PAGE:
New PDF release: A. Philip Randolph, pioneer of the civil rights movement

By Paula F. Pfeffer

ISBN-10: 0807120758

ISBN-13: 9780807120750

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Extra resources for A. Philip Randolph, pioneer of the civil rights movement

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A "different drummer," Randolph was a unique black leader on several counts: He came to prominence through the labor movement, a nontraditional path for Afro-American spokesmen; he adhered to Socialist economic doctrines rather than traditional American capitalist theory; he fused a labor orientation with militancy on racial issues; he popularized the use of mass, nonviolent civil disobedience; and he more nearly resembled a Shakespearean actor than a labor leader in diction and bearing. Because he represented a minority group, alliances were crucial to Randolph's ability to function as a leader.

Internal dissension, combined with government repression, led to the breakup of the radical Messenger group. In 1916 Marcus Garvey arrived in a Harlem bursting from the mass migration of rural southern and West Indian blacks. Attracted by the promise of decent jobs and housing, the newcomers were soon frustrated by discrimination, second-class citizenship, and race riots. The National Association for the Advancement of Colored People (NAACP), the National Urban League (NUL), and the Messenger all directed their appeals to the middle class.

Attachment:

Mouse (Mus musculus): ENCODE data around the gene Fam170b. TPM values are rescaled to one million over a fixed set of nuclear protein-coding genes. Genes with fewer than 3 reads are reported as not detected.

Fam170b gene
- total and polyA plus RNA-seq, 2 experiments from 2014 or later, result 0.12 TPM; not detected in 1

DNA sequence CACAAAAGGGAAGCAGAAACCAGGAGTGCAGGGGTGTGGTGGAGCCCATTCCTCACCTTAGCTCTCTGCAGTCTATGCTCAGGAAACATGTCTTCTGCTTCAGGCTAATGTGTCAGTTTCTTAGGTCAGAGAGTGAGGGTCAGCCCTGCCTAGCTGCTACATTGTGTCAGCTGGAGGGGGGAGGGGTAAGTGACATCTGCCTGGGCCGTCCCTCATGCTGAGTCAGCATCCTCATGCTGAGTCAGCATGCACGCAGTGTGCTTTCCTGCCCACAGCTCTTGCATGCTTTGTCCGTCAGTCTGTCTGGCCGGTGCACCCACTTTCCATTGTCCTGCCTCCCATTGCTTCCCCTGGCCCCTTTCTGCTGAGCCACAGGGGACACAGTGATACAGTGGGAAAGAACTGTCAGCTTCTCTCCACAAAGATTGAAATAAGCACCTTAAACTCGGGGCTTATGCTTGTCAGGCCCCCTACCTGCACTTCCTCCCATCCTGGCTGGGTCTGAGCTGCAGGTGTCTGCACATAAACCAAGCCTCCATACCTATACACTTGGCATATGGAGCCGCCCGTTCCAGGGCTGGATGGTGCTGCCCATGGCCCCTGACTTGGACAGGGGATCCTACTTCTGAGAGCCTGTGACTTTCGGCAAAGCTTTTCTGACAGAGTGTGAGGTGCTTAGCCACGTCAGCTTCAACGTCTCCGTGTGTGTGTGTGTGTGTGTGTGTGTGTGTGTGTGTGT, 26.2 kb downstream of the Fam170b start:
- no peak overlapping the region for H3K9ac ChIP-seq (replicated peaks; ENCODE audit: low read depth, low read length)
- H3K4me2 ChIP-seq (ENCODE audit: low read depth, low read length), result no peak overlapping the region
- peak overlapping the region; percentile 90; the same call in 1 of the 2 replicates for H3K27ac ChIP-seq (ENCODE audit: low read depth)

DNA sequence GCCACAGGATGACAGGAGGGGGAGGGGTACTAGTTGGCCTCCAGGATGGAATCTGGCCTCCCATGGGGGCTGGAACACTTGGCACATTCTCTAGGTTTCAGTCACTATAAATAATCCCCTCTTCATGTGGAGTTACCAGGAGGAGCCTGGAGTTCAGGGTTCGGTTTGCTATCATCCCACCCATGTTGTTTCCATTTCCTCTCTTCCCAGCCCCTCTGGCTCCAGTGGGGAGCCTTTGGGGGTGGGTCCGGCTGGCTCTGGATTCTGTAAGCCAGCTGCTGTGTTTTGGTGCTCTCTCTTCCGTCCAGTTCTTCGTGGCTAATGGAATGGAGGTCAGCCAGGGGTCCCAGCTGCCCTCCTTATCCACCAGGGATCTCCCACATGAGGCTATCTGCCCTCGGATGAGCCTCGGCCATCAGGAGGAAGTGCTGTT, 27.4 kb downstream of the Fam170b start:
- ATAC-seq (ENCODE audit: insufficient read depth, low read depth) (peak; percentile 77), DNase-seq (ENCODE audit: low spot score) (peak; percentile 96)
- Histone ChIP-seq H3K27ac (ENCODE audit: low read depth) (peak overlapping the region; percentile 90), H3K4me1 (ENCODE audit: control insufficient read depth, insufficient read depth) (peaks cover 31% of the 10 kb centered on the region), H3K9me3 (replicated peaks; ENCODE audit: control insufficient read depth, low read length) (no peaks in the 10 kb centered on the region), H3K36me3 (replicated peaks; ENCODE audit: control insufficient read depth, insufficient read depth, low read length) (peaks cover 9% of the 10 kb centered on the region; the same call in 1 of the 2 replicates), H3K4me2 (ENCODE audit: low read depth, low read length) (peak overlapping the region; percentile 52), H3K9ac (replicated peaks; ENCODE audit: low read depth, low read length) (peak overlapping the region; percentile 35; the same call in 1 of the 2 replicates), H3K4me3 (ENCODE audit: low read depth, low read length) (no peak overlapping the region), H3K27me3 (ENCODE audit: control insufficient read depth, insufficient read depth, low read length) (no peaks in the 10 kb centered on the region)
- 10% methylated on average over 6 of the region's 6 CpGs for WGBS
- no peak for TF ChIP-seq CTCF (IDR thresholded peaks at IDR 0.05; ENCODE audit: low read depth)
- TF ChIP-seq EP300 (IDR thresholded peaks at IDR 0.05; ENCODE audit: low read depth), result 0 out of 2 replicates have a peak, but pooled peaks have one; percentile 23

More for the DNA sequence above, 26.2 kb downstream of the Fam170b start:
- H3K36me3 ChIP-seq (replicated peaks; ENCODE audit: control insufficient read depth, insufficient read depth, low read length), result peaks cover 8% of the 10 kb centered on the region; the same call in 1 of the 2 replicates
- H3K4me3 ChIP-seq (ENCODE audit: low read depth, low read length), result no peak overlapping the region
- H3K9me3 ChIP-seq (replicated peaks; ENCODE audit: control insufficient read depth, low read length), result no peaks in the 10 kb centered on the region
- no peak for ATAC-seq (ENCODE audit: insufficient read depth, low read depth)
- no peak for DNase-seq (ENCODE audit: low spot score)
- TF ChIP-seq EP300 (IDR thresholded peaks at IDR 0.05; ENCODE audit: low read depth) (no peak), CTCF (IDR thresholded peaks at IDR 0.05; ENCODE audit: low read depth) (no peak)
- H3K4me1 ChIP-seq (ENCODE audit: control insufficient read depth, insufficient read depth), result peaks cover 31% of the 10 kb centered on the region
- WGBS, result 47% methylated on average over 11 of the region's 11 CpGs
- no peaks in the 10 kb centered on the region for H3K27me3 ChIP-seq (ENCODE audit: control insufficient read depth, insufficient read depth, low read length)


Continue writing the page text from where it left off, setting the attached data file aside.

Touting a gospel of progress, Garvey attempted to enlist the masses behind black business enterprise. Traditionally, Garvey has been portrayed as representing the nationalist side of the separatist-integrationist debate that has long occupied the Afro-American community. Historically, the nationalist philosophy has been based on escapism, and its adherents traditionally were drawn from 17. Editorial, "Friends of Negro Freedom," Messenger (AprilMay, 1920), 4; Messenger (February, 1923), 529. See also advertisement for Friends of Negro Freedom, Messenger (April, 1923 ), 681; Foner, American Socialism and Black Americans, 31415, 324.

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A. Philip Randolph, pioneer of the civil rights movement by Paula F. Pfeffer

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